This is part of the A to Z Challenge. A story told in 26 parts.
“Xavier! Xavier, wake up!”
Xavier felt hands on his shoulders shaking him to consciousness. He rose on his elbows to see Dianthe kneeling before him.
“Look!” she said, pointing towards a far corner of the cave, which was dimly lit by the fire. There in the shadows something moved. He jumped up and advanced towards it, Dianthe close behind. It was a vine-like stem that grew before him, as if by magic.
The others had awakened and the four of them crowded around the plant as it grew ever taller. When the stem hit the roof of the cave, a bud appeared. And then a pure white flower as big as the span of his arms began to blossom.
“The flower!” Princess Cardelia shouted, jubilant that she was not wrong in leading them here. “The poem. It says ‘the bloom you’ll find is quite contrary.’ It is contrary because unlike ordinary flower, this one blooms at night.”
“It is quite rare. I’ve only ever heard of this flower by legend,” Dianthe said. “It is called the Princess of the Night.”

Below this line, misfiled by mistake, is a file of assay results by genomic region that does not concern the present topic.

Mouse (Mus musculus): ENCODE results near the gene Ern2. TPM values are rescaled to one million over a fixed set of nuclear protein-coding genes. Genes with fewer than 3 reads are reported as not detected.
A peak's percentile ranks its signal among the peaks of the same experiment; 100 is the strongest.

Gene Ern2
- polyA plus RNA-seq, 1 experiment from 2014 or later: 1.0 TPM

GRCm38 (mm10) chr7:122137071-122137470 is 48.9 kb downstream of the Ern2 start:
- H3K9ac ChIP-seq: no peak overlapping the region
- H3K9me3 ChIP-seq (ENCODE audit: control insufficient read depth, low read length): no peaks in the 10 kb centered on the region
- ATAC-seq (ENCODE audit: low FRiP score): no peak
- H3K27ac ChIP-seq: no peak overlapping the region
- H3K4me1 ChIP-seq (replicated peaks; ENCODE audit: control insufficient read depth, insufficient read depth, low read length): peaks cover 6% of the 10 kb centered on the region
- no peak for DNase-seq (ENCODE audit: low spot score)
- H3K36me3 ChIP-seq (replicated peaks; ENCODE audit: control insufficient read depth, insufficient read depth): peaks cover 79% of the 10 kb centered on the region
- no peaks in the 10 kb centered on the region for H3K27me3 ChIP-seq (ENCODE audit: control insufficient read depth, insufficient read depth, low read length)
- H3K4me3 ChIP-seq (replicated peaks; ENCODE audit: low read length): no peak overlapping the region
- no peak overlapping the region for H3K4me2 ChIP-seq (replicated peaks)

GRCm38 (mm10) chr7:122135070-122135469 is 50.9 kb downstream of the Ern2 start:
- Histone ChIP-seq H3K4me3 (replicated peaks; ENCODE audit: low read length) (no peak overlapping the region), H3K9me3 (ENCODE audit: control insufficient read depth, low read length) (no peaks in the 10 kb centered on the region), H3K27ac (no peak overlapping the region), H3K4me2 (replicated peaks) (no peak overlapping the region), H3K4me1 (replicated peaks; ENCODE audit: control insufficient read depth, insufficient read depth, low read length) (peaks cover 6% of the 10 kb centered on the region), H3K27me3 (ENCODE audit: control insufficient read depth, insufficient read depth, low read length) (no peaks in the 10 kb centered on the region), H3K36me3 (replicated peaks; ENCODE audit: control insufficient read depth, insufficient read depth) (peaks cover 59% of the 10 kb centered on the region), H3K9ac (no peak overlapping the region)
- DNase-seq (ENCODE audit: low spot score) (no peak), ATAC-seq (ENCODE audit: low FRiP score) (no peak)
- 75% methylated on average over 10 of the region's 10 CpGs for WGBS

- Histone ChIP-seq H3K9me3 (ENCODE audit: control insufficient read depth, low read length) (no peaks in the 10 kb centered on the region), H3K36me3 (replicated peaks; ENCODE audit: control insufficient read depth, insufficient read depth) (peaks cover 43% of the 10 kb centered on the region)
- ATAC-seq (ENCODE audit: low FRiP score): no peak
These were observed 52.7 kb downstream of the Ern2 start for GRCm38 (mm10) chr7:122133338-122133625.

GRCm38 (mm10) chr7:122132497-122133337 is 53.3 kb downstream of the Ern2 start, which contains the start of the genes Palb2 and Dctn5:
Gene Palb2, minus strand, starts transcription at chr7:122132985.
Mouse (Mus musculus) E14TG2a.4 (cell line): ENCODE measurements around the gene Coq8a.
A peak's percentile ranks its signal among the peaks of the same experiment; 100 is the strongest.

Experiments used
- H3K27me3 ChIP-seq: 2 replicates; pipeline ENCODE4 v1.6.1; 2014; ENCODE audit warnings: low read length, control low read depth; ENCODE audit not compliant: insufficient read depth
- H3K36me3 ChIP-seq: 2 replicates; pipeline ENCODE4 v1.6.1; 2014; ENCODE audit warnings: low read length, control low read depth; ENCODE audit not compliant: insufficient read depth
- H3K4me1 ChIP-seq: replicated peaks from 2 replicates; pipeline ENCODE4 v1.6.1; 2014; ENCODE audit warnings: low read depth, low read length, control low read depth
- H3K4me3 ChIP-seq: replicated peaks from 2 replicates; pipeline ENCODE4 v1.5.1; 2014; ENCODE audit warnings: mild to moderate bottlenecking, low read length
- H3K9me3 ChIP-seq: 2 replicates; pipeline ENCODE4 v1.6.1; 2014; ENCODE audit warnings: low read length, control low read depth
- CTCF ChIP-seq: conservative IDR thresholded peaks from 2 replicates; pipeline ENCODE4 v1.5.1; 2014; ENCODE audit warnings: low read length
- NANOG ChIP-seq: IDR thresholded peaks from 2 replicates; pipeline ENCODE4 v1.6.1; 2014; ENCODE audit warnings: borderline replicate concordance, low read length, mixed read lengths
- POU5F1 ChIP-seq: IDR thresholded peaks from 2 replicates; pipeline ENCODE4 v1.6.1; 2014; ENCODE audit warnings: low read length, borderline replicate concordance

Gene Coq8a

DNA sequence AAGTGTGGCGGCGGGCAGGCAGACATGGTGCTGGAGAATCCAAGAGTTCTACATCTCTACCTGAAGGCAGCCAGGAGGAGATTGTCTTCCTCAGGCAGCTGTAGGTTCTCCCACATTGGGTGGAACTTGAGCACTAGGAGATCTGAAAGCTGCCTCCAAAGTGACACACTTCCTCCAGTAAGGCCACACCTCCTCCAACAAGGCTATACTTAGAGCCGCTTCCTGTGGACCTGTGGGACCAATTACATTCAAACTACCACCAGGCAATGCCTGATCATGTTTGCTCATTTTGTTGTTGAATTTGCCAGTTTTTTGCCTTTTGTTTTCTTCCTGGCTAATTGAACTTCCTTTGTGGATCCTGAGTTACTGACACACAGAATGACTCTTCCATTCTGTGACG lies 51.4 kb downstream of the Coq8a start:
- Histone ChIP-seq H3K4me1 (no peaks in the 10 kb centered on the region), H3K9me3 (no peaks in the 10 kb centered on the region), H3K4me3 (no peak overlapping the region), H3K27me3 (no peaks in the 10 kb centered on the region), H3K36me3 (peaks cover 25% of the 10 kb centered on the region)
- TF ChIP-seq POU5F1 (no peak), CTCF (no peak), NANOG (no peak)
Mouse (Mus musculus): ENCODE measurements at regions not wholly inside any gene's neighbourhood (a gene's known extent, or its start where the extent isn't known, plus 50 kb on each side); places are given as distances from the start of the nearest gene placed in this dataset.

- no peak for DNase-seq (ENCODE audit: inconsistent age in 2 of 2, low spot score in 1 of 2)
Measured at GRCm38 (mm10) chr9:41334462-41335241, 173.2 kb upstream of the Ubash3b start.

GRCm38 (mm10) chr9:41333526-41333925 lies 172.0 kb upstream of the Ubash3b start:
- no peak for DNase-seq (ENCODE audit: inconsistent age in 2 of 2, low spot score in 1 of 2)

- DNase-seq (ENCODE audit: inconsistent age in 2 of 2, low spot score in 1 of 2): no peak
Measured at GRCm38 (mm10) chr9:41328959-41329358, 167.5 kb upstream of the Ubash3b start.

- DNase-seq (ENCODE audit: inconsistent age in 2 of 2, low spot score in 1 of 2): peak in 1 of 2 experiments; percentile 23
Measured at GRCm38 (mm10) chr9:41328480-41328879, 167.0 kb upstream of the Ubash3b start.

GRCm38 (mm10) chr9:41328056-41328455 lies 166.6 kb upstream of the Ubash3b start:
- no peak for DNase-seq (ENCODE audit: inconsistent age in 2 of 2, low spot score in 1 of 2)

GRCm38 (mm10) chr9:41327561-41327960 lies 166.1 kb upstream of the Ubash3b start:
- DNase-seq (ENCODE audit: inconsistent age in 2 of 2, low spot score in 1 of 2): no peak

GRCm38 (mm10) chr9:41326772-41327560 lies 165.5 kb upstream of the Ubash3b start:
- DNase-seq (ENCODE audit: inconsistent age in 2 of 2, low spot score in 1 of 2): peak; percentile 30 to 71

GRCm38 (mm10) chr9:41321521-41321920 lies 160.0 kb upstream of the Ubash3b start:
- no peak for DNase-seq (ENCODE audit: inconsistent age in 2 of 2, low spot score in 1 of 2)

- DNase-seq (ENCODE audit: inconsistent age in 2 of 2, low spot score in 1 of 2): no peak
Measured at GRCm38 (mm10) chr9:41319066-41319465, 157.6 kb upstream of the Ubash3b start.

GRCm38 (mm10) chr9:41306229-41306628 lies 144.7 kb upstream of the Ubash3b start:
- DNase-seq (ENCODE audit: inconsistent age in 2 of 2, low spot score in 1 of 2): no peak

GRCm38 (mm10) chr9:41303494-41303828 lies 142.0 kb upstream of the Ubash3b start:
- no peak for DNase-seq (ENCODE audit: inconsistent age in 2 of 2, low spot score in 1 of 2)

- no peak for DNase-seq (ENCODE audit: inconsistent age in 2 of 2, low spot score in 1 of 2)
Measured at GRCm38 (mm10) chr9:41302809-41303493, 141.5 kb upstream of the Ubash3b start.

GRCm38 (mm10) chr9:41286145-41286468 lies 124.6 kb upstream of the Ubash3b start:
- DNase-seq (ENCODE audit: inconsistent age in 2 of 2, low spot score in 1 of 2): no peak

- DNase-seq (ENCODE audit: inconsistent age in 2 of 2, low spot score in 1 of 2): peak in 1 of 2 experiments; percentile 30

“Apt name,” Valerius said. “The priest was quite clever.”
“The flower is rumored to have magical properties if used correctly,” Dianthe added.
Xavier stepped boldly to the bloom, unsheathing his sword, intent on plucking the flower.
“Don’t touch it!” Dianthe cried, and Xavier fell back, alarmed. “You forget the last line of the poem. ‘The flower of death to those unwary’.”
‘The flower of death to those unwary.’ Xavier had narrowly avoided death yet again, thanks to Dianthe. Xavier gave a small prayer of thanks to the Gods once more for bringing Dianthe into his life.
“You must give me your sword,” Dianthe said. “I think I know the spell to render it harmless to me.”
“You think or you know?” Xavier asked, unwilling to subject Dianthe to danger.
“I know,” Dianthe stated as firmly and coolly as possible. She’d never attempted anything like this but of the four of them, she was the only one who had a chance at the flower. “Hand me the sword, if you please?”
Xavier didn’t move, so Dianthe had to go to him, and take the sword from his unresisting grasp.
“Are you sure you know what you’re doing?” Xavier asked, fear evident in his eyes.
Dianthe nodded, then knelt before the flower, reciting a prayer to Diana, goddess of the moon. She was named after the goddess and her mother had required her to memorize the prayer when she was still a girl.
When she was done, she tentatively touched the stalk of the flower. No sting or feeling of pain flooded her so she used Xavier’s sword to cut the flower down.